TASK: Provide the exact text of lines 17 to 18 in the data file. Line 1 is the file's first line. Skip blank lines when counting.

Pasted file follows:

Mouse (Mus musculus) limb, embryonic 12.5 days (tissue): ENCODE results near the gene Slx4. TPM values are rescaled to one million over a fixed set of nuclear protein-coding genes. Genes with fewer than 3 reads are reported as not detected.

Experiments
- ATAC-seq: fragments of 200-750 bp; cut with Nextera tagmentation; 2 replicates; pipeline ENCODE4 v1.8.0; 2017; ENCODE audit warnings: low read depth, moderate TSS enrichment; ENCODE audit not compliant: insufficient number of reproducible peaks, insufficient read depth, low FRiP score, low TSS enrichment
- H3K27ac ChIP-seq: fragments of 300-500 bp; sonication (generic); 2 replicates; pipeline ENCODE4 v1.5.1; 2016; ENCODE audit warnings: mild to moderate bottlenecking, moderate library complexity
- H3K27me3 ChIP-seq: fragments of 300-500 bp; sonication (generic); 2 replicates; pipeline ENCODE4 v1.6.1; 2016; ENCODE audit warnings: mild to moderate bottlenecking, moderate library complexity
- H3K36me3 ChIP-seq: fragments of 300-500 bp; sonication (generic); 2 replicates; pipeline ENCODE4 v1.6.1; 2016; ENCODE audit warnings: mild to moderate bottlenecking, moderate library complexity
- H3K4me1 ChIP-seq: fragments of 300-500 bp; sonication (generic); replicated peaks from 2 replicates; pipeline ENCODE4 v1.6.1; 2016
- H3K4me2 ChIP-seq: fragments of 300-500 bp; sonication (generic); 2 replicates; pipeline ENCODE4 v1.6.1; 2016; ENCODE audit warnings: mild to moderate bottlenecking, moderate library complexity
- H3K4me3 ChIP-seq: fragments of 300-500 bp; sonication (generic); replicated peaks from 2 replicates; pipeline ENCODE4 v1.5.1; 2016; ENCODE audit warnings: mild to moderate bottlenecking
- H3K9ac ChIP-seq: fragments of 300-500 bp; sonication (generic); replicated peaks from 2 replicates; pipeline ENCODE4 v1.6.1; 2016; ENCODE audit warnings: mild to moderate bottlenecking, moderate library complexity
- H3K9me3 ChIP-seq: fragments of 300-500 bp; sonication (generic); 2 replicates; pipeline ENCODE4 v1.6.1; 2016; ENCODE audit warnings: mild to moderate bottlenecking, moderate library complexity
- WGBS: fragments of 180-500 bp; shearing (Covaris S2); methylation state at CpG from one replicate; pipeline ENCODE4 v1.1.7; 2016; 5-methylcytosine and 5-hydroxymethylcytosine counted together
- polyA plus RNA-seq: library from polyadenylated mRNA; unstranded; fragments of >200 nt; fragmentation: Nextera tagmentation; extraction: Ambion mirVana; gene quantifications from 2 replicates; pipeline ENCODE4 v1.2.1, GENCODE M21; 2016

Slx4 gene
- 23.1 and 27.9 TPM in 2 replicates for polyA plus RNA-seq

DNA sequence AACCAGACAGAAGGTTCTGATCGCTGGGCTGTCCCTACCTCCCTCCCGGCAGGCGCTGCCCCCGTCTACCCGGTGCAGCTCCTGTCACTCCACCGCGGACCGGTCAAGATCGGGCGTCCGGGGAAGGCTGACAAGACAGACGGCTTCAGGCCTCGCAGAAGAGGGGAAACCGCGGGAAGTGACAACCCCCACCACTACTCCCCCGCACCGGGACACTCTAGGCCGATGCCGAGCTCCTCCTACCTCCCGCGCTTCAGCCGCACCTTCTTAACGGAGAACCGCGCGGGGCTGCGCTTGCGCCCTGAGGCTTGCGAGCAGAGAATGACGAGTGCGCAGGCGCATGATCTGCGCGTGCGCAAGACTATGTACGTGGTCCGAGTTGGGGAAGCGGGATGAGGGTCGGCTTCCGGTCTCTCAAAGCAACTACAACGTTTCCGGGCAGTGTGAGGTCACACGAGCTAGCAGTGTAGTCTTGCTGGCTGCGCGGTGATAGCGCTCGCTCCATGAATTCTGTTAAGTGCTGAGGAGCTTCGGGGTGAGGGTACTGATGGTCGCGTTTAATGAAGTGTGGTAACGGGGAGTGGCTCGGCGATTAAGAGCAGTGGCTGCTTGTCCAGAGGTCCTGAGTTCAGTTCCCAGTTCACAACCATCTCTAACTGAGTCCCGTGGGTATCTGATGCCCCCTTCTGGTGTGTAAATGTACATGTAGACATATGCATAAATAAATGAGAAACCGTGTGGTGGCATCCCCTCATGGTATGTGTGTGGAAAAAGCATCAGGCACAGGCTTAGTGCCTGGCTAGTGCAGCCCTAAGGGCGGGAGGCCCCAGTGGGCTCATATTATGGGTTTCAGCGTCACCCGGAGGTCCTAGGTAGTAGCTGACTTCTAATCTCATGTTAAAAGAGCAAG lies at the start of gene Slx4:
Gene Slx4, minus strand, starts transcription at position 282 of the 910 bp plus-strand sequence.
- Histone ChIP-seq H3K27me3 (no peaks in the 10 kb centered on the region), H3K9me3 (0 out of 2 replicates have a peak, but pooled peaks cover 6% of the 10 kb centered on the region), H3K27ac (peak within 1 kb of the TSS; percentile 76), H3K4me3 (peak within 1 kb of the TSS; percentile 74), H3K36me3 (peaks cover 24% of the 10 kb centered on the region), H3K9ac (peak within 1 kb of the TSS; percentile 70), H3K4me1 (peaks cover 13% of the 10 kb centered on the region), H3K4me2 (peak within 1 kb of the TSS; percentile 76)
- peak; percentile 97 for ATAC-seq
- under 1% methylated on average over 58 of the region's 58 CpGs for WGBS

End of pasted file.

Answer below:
Gene Slx4, minus strand, starts transcription at position 282 of the 910 bp plus-strand sequence.
- Histone ChIP-seq H3K27me3 (no peaks in the 10 kb centered on the region), H3K9me3 (0 out of 2 replicates have a peak, but pooled peaks cover 6% of the 10 kb centered on the region), H3K27ac (peak within 1 kb of the TSS; percentile 76), H3K4me3 (peak within 1 kb of the TSS; percentile 74), H3K36me3 (peaks cover 24% of the 10 kb centered on the region), H3K9ac (peak within 1 kb of the TSS; percentile 70), H3K4me1 (peaks cover 13% of the 10 kb centered on the region), H3K4me2 (peak within 1 kb of the TSS; percentile 76)